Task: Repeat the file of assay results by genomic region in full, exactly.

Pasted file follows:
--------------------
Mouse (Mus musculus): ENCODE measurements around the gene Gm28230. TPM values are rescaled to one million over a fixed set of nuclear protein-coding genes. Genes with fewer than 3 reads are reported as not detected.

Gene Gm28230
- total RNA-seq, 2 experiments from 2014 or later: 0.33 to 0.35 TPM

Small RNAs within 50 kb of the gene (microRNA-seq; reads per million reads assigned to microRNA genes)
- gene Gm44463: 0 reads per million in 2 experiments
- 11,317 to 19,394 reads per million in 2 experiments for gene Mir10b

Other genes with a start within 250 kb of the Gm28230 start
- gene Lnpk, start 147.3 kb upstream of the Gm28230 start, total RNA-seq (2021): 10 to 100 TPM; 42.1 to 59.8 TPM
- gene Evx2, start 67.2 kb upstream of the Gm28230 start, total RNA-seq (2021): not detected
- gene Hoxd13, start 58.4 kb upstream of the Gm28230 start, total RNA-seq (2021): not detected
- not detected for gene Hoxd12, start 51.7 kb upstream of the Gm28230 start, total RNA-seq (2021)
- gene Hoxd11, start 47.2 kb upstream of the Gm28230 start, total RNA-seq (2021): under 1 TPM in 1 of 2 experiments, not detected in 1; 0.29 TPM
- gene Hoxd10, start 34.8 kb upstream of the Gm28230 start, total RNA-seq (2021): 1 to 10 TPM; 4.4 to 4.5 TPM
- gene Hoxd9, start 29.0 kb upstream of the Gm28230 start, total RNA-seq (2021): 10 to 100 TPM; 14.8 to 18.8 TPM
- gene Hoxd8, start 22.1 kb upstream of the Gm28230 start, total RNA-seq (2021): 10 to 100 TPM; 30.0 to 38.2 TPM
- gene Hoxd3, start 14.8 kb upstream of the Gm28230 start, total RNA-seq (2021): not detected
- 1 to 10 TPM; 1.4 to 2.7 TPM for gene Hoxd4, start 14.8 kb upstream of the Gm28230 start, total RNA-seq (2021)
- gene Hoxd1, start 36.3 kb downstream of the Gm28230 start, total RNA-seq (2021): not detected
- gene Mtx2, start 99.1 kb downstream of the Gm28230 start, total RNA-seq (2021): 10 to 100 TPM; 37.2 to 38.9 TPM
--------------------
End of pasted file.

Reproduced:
Mouse (Mus musculus): ENCODE measurements around the gene Gm28230. TPM values are rescaled to one million over a fixed set of nuclear protein-coding genes. Genes with fewer than 3 reads are reported as not detected.

Gene Gm28230
- total RNA-seq, 2 experiments from 2014 or later: 0.33 to 0.35 TPM

Small RNAs within 50 kb of the gene (microRNA-seq; reads per million reads assigned to microRNA genes)
- gene Gm44463: 0 reads per million in 2 experiments
- 11,317 to 19,394 reads per million in 2 experiments for gene Mir10b

Other genes with a start within 250 kb of the Gm28230 start
- gene Lnpk, start 147.3 kb upstream of the Gm28230 start, total RNA-seq (2021): 10 to 100 TPM; 42.1 to 59.8 TPM
- gene Evx2, start 67.2 kb upstream of the Gm28230 start, total RNA-seq (2021): not detected
- gene Hoxd13, start 58.4 kb upstream of the Gm28230 start, total RNA-seq (2021): not detected
- not detected for gene Hoxd12, start 51.7 kb upstream of the Gm28230 start, total RNA-seq (2021)
- gene Hoxd11, start 47.2 kb upstream of the Gm28230 start, total RNA-seq (2021): under 1 TPM in 1 of 2 experiments, not detected in 1; 0.29 TPM
- gene Hoxd10, start 34.8 kb upstream of the Gm28230 start, total RNA-seq (2021): 1 to 10 TPM; 4.4 to 4.5 TPM
- gene Hoxd9, start 29.0 kb upstream of the Gm28230 start, total RNA-seq (2021): 10 to 100 TPM; 14.8 to 18.8 TPM
- gene Hoxd8, start 22.1 kb upstream of the Gm28230 start, total RNA-seq (2021): 10 to 100 TPM; 30.0 to 38.2 TPM
- gene Hoxd3, start 14.8 kb upstream of the Gm28230 start, total RNA-seq (2021): not detected
- 1 to 10 TPM; 1.4 to 2.7 TPM for gene Hoxd4, start 14.8 kb upstream of the Gm28230 start, total RNA-seq (2021)
- gene Hoxd1, start 36.3 kb downstream of the Gm28230 start, total RNA-seq (2021): not detected
- gene Mtx2, start 99.1 kb downstream of the Gm28230 start, total RNA-seq (2021): 10 to 100 TPM; 37.2 to 38.9 TPM